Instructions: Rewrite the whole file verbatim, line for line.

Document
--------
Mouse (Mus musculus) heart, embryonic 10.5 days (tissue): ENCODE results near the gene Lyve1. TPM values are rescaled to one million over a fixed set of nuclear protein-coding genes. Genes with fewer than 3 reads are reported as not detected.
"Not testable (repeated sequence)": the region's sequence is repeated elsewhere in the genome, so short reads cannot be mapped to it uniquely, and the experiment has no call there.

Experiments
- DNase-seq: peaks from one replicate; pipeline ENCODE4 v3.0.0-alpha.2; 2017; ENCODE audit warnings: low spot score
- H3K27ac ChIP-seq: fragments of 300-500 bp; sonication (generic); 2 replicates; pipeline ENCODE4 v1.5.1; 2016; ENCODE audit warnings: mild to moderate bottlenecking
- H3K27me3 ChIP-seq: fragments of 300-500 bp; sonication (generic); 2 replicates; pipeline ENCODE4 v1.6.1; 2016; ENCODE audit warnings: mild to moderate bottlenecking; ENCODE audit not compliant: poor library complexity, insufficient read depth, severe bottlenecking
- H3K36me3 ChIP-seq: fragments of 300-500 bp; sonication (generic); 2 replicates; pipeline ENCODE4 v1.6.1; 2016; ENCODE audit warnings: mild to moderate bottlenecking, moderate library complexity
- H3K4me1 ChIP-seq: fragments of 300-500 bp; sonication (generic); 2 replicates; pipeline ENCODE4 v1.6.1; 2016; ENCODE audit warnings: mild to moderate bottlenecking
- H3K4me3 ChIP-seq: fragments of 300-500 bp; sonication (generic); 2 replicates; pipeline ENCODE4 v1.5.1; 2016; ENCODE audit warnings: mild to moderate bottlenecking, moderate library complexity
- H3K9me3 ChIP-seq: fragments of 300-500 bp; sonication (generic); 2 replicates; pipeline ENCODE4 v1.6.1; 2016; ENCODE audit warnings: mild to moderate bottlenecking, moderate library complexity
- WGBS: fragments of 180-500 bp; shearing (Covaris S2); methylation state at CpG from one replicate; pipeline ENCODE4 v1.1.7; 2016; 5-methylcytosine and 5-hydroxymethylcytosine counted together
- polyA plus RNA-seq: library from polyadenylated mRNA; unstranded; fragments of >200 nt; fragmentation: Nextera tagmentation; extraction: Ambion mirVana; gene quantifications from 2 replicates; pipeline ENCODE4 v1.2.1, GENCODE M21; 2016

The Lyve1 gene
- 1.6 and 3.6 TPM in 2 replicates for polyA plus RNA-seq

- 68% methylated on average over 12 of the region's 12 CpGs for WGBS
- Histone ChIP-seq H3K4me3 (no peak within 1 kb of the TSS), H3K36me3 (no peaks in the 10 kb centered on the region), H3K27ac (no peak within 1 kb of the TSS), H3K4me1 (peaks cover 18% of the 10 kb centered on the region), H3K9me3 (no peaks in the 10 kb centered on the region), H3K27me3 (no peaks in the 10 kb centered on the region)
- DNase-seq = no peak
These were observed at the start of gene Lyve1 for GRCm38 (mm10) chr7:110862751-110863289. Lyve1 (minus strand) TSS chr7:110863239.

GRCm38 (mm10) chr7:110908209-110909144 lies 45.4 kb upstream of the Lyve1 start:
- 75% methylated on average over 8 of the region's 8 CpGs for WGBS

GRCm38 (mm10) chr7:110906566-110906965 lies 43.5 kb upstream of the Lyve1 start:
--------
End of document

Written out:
Mouse (Mus musculus) heart, embryonic 10.5 days (tissue): ENCODE results near the gene Lyve1. TPM values are rescaled to one million over a fixed set of nuclear protein-coding genes. Genes with fewer than 3 reads are reported as not detected.
"Not testable (repeated sequence)": the region's sequence is repeated elsewhere in the genome, so short reads cannot be mapped to it uniquely, and the experiment has no call there.

Experiments
- DNase-seq: peaks from one replicate; pipeline ENCODE4 v3.0.0-alpha.2; 2017; ENCODE audit warnings: low spot score
- H3K27ac ChIP-seq: fragments of 300-500 bp; sonication (generic); 2 replicates; pipeline ENCODE4 v1.5.1; 2016; ENCODE audit warnings: mild to moderate bottlenecking
- H3K27me3 ChIP-seq: fragments of 300-500 bp; sonication (generic); 2 replicates; pipeline ENCODE4 v1.6.1; 2016; ENCODE audit warnings: mild to moderate bottlenecking; ENCODE audit not compliant: poor library complexity, insufficient read depth, severe bottlenecking
- H3K36me3 ChIP-seq: fragments of 300-500 bp; sonication (generic); 2 replicates; pipeline ENCODE4 v1.6.1; 2016; ENCODE audit warnings: mild to moderate bottlenecking, moderate library complexity
- H3K4me1 ChIP-seq: fragments of 300-500 bp; sonication (generic); 2 replicates; pipeline ENCODE4 v1.6.1; 2016; ENCODE audit warnings: mild to moderate bottlenecking
- H3K4me3 ChIP-seq: fragments of 300-500 bp; sonication (generic); 2 replicates; pipeline ENCODE4 v1.5.1; 2016; ENCODE audit warnings: mild to moderate bottlenecking, moderate library complexity
- H3K9me3 ChIP-seq: fragments of 300-500 bp; sonication (generic); 2 replicates; pipeline ENCODE4 v1.6.1; 2016; ENCODE audit warnings: mild to moderate bottlenecking, moderate library complexity
- WGBS: fragments of 180-500 bp; shearing (Covaris S2); methylation state at CpG from one replicate; pipeline ENCODE4 v1.1.7; 2016; 5-methylcytosine and 5-hydroxymethylcytosine counted together
- polyA plus RNA-seq: library from polyadenylated mRNA; unstranded; fragments of >200 nt; fragmentation: Nextera tagmentation; extraction: Ambion mirVana; gene quantifications from 2 replicates; pipeline ENCODE4 v1.2.1, GENCODE M21; 2016

The Lyve1 gene
- 1.6 and 3.6 TPM in 2 replicates for polyA plus RNA-seq

- 68% methylated on average over 12 of the region's 12 CpGs for WGBS
- Histone ChIP-seq H3K4me3 (no peak within 1 kb of the TSS), H3K36me3 (no peaks in the 10 kb centered on the region), H3K27ac (no peak within 1 kb of the TSS), H3K4me1 (peaks cover 18% of the 10 kb centered on the region), H3K9me3 (no peaks in the 10 kb centered on the region), H3K27me3 (no peaks in the 10 kb centered on the region)
- DNase-seq = no peak
These were observed at the start of gene Lyve1 for GRCm38 (mm10) chr7:110862751-110863289. Lyve1 (minus strand) TSS chr7:110863239.

GRCm38 (mm10) chr7:110908209-110909144 lies 45.4 kb upstream of the Lyve1 start:
- 75% methylated on average over 8 of the region's 8 CpGs for WGBS

GRCm38 (mm10) chr7:110906566-110906965 lies 43.5 kb upstream of the Lyve1 start: